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Rum - A Social and Sociable History,
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This review is from: Rum: A Social and Sociable History of the Real Spirit of 1776 (Paperback)
This book is a quick, interesting and fun read. It is, as the title suggests, the story of rum - the invention of rum, the manufacture of rum, and the place of rum in world history and culture.
There is a surprisingly large amount of information to be had here, and it is presented by the author in a tongue-in-cheek, bantering style which makes it easy to remember and to connect with many other points of reference. You'll learn all about `kill devil', `scuttlebutt', `Nelson's blood', and then be overcome with the urge to wash down the lesson with a shot of `Barbadoes waters' as you contemplate the grog ration, and how Britannia actually came to rule the waves.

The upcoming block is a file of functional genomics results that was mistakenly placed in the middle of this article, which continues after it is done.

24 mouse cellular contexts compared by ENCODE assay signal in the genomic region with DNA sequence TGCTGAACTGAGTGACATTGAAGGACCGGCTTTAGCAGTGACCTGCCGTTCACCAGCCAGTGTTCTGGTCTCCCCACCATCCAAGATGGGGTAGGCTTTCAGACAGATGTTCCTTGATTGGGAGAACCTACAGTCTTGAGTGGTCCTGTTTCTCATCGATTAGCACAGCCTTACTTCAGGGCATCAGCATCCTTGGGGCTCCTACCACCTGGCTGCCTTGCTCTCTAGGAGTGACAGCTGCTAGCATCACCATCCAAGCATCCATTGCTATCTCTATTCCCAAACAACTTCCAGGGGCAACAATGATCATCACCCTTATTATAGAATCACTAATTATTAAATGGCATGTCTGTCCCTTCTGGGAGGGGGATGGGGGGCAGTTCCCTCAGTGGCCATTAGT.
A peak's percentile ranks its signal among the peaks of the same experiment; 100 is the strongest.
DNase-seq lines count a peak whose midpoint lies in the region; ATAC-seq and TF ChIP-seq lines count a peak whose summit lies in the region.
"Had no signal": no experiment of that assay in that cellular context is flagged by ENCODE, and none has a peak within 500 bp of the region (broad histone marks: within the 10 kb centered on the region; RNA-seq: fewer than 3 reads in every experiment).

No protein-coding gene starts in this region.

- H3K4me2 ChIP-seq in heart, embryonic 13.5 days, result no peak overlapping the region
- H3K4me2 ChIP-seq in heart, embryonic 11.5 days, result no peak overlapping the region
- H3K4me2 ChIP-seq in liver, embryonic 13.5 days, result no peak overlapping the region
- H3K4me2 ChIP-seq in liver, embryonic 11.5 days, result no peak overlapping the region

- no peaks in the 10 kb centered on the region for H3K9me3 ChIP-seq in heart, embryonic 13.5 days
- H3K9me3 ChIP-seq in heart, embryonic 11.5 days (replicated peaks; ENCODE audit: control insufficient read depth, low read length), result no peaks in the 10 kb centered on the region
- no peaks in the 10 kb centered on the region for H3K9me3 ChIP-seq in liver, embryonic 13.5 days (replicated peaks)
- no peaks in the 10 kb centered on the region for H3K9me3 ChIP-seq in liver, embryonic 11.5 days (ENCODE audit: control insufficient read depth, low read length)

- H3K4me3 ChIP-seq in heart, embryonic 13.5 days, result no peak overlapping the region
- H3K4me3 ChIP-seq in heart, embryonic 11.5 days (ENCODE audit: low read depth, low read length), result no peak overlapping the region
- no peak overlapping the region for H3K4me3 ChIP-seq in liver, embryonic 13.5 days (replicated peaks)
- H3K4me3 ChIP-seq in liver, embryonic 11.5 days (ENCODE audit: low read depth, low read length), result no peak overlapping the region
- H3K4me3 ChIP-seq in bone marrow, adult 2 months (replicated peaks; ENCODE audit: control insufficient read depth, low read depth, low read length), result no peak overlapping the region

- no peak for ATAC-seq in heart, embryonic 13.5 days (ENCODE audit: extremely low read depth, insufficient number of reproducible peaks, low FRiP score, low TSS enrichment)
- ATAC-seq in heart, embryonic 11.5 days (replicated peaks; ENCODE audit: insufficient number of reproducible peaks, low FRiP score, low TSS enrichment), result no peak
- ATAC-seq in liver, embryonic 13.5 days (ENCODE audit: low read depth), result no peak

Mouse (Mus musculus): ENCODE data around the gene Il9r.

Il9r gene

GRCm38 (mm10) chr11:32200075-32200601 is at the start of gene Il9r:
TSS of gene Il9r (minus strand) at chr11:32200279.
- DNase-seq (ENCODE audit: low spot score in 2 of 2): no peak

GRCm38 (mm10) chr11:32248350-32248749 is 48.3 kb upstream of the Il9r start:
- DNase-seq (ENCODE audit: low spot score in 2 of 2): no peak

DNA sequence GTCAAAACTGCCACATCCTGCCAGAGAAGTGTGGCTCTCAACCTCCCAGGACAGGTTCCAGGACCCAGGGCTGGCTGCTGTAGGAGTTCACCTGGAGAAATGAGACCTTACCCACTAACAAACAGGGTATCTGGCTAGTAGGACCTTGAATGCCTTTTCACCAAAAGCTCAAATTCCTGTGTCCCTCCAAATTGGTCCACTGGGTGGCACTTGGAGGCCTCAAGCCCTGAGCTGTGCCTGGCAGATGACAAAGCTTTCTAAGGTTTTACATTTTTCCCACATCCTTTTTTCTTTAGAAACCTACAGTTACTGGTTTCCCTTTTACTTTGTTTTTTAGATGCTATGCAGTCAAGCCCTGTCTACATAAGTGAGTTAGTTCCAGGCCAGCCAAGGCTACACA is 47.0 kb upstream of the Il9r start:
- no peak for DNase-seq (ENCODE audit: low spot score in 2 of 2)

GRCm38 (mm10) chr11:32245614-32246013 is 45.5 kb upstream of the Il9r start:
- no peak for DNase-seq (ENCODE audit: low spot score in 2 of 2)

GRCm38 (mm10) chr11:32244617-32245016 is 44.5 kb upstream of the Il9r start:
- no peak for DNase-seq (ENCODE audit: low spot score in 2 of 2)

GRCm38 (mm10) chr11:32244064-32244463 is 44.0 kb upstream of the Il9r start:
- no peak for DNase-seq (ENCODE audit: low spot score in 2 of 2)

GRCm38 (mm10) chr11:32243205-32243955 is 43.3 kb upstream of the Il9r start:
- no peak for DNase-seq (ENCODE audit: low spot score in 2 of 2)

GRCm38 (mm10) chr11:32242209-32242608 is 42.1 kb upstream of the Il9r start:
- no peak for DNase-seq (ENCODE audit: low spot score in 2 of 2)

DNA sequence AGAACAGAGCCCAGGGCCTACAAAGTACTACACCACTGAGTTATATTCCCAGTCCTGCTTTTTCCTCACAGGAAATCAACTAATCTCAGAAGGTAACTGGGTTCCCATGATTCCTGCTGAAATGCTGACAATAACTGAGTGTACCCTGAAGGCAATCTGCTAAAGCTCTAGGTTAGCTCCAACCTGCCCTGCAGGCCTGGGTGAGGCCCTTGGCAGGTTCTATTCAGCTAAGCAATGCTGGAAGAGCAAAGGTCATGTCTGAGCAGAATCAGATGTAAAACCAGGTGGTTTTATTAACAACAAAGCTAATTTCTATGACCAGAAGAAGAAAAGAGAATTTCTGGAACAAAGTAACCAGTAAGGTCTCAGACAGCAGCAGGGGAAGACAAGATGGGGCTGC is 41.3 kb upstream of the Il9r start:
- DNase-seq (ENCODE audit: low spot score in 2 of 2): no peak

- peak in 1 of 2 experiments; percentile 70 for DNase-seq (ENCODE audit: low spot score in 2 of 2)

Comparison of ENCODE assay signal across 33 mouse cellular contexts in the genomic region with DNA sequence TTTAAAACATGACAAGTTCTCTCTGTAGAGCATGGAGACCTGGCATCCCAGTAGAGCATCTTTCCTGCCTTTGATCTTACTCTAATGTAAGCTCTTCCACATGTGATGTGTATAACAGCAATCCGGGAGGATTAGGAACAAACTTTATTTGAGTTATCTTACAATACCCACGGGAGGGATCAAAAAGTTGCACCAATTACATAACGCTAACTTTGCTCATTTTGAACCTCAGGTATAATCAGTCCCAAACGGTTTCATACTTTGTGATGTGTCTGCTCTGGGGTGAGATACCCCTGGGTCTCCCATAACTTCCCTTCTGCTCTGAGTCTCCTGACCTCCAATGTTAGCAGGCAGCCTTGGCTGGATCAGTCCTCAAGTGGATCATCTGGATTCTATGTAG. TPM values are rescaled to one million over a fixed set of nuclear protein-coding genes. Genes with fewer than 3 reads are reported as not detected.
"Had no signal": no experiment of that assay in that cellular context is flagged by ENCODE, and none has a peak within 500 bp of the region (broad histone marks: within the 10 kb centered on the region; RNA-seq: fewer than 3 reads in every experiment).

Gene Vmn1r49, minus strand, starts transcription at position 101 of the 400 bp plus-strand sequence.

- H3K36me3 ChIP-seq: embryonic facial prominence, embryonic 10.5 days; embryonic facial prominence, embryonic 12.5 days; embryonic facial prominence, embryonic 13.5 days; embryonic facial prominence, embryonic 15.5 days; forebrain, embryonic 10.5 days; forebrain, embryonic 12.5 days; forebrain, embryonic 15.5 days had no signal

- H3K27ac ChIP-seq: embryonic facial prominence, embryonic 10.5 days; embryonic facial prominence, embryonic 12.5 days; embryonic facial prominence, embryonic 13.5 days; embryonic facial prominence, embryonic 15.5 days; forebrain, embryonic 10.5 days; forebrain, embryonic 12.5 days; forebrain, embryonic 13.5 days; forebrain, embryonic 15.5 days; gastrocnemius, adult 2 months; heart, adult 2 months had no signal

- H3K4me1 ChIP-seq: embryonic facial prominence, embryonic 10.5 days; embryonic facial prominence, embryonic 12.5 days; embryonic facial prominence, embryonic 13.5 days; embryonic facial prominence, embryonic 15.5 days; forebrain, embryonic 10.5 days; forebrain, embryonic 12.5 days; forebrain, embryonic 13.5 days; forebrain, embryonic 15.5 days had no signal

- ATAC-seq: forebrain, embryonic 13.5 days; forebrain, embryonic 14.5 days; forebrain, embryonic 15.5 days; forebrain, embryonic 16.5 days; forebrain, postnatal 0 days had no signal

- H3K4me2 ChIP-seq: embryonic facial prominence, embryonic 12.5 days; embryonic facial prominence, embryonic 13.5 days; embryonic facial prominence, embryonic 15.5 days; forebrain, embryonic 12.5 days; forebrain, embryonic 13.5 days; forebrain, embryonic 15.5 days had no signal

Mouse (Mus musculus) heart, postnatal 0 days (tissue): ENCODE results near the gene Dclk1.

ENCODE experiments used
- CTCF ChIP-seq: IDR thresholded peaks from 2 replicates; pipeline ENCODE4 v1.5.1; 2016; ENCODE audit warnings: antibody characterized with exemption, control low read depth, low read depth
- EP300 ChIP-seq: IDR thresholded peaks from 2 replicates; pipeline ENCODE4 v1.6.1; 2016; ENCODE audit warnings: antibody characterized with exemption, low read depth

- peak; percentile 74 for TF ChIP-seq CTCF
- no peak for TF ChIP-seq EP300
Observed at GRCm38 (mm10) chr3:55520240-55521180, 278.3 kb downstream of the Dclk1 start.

Like coffee, chocolate, tea, opium, sugar, methamphetamines and tobacco, rum is a product for which there is great demand -a craving no less- and that demand creates all sorts of consequences-it becomes a great driver of human events, for both good and ill. The by-product of Jamaican sugar refining is molasses, which is distilled in New England to make rum, which is shipped to West Africa as a trade good in exchange for slaves, who are taken to Jamaica to cultivate sugar cane...
If you want to learn more about subjects as diverse as the drinking habits of our Founding Fathers and why they were indebted to medieval Arabian alchemists, or the triple scourges of `Rum, Romanism, and Rebellion' (to say nothing of `Rum, Buggery and The Lash'),or the pirates of the Caribbean, or the one and only quality export coming out of Haiti these days, or what those fifteen men were up to, you really should pick this book up today.